In February students in Introduction to Latin 2 visited the Cantor Art Gallery to visit Prof. Matthew Gamber’s exhibition Grammar, which explored the rules that govern the medium of photography. The exhibition included a variety of photographs in different styles. Prof. Gamber gave a brief introduction to the group; and students considered how their study of Latin grammar might inform their understanding of this exhibit – and vice versa. Here is the reflection by Melissa Gryan ’18.
Photography is a language that operates through images, and Latin is a language that operates through written and spoken words. In both cases, grammar facilitates creativity.
In visual images, grammar often goes unnoticed. In a two-dimensional space, aspects such as values, ground lines, and scale communicate the amount of light, the light source, distance, and size. Rules for constructing images create a methodology for understanding something abstract.
Professor Gamber discussed how composition influences our perception. He explained that black and white photos are often associated with documentation and facts, although this assumption is often an underlying one that is not explicitly expressed. When viewing the exhibit as a whole, which in a way is a type of image, the arrangement forms another layer of rules that tell viewers how to process the artwork presented to them. The relative proximity of images can imply association between pictures, or spotlighting can signal importance.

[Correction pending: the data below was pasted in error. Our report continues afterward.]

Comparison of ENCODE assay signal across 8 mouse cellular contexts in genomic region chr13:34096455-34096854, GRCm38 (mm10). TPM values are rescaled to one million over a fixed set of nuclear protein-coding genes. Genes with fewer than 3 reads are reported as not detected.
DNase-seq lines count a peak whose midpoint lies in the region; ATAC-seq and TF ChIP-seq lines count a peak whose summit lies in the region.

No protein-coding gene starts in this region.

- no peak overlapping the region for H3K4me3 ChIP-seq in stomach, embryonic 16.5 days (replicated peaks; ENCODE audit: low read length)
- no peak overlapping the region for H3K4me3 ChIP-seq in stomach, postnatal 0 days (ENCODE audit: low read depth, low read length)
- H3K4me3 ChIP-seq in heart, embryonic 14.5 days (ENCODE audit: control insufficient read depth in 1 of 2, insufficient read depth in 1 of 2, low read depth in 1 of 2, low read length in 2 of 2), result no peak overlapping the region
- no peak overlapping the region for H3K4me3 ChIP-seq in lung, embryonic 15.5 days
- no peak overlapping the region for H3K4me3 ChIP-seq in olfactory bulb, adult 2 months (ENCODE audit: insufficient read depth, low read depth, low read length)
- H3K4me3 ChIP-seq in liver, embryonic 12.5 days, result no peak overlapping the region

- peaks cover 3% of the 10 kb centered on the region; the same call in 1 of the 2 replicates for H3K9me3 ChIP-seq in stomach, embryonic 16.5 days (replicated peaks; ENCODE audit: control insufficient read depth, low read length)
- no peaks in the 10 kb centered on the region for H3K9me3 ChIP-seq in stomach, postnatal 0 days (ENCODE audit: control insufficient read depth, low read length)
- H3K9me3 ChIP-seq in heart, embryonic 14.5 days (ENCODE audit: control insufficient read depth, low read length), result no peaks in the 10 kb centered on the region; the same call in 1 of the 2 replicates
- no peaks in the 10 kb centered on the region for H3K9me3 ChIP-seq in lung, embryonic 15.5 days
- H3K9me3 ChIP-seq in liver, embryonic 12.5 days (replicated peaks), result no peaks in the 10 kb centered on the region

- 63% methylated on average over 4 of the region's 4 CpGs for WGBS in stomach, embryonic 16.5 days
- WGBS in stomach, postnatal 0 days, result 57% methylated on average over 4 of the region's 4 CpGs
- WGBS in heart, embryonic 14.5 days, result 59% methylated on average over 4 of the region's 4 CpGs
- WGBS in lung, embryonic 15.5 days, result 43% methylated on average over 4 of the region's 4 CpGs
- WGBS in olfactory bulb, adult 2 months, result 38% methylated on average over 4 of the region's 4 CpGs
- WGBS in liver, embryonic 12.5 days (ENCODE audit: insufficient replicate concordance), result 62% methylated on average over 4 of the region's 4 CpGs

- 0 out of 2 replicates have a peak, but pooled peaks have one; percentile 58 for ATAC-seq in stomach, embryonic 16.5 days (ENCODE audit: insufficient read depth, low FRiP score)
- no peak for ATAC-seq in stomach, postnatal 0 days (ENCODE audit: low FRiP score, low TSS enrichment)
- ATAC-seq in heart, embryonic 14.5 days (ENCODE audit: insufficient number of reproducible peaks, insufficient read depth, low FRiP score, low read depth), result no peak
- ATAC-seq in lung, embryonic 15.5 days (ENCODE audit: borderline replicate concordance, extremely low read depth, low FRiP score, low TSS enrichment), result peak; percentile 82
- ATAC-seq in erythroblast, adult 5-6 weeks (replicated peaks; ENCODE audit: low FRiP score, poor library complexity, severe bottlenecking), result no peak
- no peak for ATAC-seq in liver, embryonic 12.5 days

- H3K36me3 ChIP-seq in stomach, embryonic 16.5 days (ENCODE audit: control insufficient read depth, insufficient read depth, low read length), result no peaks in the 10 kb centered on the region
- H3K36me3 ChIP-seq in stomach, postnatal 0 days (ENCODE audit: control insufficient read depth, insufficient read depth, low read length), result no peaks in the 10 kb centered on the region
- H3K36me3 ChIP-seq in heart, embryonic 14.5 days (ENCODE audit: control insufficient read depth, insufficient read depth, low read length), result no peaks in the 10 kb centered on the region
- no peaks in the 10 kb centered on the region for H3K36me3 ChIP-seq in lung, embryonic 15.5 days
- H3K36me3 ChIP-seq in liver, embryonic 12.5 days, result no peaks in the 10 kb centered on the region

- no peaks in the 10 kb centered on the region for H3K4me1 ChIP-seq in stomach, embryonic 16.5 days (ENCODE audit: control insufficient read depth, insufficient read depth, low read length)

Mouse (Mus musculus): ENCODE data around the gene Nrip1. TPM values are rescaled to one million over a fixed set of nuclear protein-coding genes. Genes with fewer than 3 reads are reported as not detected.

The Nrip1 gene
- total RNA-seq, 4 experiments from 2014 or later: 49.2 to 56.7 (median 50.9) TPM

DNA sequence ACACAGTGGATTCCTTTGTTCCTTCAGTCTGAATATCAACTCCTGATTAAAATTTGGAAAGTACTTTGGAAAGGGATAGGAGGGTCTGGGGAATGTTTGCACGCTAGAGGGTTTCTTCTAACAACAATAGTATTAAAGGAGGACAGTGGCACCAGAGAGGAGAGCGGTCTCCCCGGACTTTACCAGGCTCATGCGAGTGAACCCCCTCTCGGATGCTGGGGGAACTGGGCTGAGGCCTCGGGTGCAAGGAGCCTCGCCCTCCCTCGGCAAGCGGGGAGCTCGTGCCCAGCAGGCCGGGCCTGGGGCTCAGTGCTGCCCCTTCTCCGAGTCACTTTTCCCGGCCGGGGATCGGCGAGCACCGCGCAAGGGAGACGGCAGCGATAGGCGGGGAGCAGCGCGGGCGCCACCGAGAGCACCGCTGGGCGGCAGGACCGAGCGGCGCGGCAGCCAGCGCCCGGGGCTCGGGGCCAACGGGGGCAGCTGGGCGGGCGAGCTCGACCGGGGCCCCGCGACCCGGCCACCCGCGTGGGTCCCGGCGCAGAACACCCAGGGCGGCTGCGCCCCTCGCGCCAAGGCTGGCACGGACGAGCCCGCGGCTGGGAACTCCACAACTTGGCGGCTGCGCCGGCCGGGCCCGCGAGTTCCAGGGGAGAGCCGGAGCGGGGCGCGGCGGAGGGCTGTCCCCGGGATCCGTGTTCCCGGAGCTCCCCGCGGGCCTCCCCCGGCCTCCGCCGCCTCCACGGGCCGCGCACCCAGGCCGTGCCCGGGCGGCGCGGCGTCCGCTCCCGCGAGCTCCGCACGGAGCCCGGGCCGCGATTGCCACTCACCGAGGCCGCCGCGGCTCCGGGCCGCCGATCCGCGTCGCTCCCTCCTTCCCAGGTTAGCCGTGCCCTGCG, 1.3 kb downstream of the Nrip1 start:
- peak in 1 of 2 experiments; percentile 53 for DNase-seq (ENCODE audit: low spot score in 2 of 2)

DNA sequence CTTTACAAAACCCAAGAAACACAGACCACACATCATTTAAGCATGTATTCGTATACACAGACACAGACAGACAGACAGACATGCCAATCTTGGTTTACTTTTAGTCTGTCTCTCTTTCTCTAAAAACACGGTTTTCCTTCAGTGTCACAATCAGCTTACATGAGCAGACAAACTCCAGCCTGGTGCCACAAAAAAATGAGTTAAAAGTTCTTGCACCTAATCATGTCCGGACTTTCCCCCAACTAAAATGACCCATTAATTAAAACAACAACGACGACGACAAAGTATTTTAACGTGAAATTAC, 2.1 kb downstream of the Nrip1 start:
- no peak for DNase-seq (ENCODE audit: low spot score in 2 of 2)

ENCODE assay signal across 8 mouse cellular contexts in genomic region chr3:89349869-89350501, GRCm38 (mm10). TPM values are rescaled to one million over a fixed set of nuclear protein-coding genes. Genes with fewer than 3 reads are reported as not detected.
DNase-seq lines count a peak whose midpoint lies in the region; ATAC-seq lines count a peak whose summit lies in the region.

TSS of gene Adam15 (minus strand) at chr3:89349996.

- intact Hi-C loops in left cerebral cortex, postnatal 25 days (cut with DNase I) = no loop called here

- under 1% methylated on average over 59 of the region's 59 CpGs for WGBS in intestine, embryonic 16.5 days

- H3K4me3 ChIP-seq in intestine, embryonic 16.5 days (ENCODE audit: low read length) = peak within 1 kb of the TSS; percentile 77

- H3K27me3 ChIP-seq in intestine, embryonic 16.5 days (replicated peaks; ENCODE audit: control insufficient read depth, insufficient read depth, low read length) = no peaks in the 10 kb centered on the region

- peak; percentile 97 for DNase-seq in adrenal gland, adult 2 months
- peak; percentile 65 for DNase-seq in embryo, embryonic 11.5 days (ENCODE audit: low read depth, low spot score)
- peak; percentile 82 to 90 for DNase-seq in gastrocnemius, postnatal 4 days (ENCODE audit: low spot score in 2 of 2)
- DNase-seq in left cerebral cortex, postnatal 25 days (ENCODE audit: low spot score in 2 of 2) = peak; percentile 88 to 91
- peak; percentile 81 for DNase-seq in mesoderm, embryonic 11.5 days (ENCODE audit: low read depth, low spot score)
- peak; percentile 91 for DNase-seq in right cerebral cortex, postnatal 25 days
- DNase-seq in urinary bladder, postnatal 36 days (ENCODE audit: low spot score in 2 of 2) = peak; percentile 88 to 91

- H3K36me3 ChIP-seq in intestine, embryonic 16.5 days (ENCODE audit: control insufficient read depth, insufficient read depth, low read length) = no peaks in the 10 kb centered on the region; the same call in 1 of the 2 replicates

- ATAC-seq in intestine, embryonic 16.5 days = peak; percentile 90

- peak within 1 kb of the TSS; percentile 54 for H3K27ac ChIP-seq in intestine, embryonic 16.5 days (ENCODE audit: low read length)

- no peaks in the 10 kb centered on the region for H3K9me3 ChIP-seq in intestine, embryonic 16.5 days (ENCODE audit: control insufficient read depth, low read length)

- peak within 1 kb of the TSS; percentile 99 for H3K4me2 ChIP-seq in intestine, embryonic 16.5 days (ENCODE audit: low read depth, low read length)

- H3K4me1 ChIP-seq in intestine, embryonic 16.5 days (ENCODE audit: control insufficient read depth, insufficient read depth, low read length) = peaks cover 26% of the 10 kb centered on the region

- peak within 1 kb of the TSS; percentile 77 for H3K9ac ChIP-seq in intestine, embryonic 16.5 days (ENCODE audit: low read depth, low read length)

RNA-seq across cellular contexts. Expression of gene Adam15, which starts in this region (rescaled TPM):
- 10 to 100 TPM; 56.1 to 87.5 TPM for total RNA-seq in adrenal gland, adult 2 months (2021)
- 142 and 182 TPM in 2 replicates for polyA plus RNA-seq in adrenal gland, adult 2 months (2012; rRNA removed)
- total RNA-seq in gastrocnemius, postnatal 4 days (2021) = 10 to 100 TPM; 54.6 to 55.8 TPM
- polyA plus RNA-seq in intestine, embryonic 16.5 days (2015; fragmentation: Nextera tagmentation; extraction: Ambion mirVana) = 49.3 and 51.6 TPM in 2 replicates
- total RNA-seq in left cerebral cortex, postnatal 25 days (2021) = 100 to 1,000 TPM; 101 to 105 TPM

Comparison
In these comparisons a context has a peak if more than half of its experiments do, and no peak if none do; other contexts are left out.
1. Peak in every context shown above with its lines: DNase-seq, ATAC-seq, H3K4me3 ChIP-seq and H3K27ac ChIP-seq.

Latin operates similarly. The grammar works as a necessary structure to communicate ideas. We have learned the importance of case, tense, and voice, so that we can understand the meaning and function of each word in a sentence. At this point in Latin we are learning the structure. Although confining at the moment, it is ultimately freeing. Grammar allows Latin authors to do with literature what Prof. Gamber does with photographs. These rules act as a conduit through which the combinations of words can express countless thoughts and ideas – giving a space in which to express and exchange ideas.
The masters of these rules of language can use them to create art, through poetry and prose, which communicates to its readers with precision and elegance. We have seen glimpses in the passages we have translated, especially from the Aeneid, where the positioning and placement of words and the ideas communicated employ the necessary rules of grammar to convey a delicate, carefully constructed image. Without the support and structure of grammar, Virgil would have no framework in which to convey his story.
At this point, our study of Latin is the beginning of a process, while the exhibition Grammar is the end product of an analogous process. The results of Grammar help us envision the application of Latin grammar, and anticipate the endpoint of the artistry of Latin literature.